Recovering after an operation, a surgery, or a hospital stay can be emotionally trying for people of all ages, but these adjustments can be particularly difficult for seniors. As a family caregiver, it’s important to go in with an open mind. Be flexible, be willing to communicate and listen, and be as empathetic and patient as you can. Your senior loved one may be frustrated, depressed, anxious, or angry. Be encouraging, and work with them to try to find real solutions. Accept that your senior loved one may have more difficulty and need more assistance than they did before going into the hospital, and try to accommodate their needs as much as possible. At the same time, be realistic and don’t forget to account for your own health and lifestyle needs, too. Be ready to ask for help if your loved one needs more support than you can provide alone. 

2.) Get Everyone on the Same Team

The period after a hospital stay can be a whirlwind, for the seniors transitioning back into their daily routines, and for the family caregivers who may be overseeing their recovery and care plan. There are a lot of moving parts and pieces to keep in mind. To help make this process easier, don’t hesitate to carve out plenty of time to consult with your senior loved one’s doctors, surgeons, and specialists about the recovery process. These healthcare providers may have different goals, so it’s important to make sure everyone’s plans are in sync – and working together for the benefit of your loved one.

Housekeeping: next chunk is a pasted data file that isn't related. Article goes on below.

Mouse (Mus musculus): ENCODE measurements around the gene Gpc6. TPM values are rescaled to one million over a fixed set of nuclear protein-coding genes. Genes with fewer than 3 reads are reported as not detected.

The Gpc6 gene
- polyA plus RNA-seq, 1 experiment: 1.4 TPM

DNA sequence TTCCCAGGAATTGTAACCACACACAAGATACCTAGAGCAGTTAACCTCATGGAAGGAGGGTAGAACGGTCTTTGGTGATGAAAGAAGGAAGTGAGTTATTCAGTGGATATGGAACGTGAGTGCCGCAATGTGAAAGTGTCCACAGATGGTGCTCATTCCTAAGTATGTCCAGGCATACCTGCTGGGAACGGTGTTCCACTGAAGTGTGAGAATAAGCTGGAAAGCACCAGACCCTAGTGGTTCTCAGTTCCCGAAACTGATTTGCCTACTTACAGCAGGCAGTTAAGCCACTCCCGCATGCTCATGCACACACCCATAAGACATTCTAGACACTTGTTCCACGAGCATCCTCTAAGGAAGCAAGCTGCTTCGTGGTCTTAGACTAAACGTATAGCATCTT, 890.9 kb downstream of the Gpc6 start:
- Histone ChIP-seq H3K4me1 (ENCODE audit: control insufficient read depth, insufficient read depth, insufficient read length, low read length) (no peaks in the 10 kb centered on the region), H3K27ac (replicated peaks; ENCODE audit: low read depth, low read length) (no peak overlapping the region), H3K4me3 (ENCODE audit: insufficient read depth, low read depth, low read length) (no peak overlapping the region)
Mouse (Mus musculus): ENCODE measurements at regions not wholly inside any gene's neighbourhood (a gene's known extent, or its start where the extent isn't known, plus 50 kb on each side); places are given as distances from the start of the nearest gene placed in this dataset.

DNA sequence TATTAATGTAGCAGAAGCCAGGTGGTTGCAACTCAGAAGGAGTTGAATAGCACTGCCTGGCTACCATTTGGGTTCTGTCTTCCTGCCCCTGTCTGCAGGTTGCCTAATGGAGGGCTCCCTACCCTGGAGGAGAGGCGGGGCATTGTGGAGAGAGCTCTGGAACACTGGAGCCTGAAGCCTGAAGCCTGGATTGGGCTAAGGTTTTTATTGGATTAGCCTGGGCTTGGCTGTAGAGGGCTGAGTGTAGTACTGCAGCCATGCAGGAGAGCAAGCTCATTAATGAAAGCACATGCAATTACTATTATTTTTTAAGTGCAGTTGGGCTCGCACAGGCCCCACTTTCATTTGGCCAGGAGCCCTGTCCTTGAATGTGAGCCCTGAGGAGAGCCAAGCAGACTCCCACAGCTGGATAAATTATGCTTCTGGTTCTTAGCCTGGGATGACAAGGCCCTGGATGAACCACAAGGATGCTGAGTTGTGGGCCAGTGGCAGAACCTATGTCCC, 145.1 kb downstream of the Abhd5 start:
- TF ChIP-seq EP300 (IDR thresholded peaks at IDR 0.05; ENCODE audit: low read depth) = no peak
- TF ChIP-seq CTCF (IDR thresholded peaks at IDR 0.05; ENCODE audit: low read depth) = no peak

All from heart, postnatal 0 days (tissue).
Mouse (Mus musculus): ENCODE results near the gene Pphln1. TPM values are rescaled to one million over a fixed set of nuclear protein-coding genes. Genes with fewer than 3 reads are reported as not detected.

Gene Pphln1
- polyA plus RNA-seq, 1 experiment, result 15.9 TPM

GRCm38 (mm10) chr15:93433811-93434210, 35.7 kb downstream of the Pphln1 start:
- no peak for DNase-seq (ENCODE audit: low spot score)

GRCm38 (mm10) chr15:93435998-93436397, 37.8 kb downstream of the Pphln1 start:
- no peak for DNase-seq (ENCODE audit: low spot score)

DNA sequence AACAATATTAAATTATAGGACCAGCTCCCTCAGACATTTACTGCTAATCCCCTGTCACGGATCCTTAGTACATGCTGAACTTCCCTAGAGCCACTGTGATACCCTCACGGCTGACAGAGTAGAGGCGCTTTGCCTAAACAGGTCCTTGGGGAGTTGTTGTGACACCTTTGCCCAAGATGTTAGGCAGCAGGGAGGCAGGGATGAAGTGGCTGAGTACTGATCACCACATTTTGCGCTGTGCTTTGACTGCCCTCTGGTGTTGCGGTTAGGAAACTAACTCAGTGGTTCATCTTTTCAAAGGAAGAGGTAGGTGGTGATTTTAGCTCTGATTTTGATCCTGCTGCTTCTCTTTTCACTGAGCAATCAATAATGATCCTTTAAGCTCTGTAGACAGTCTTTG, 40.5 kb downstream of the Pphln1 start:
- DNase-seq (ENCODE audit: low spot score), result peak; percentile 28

After hospitalization, there may be a lot of different things to manage. There may be changes to your loved one’s medication regimen to keep in mind, new physical exercises to help with, or ongoing appointments to add to the calendar. Create a schedule, plan ahead, and be sure to check in with your loved one’s entire caregiving network, to help ensure that all doctors, caregivers, and professional companions are informed of changes and updates, and ready to help. 

3.) Prepare Their Home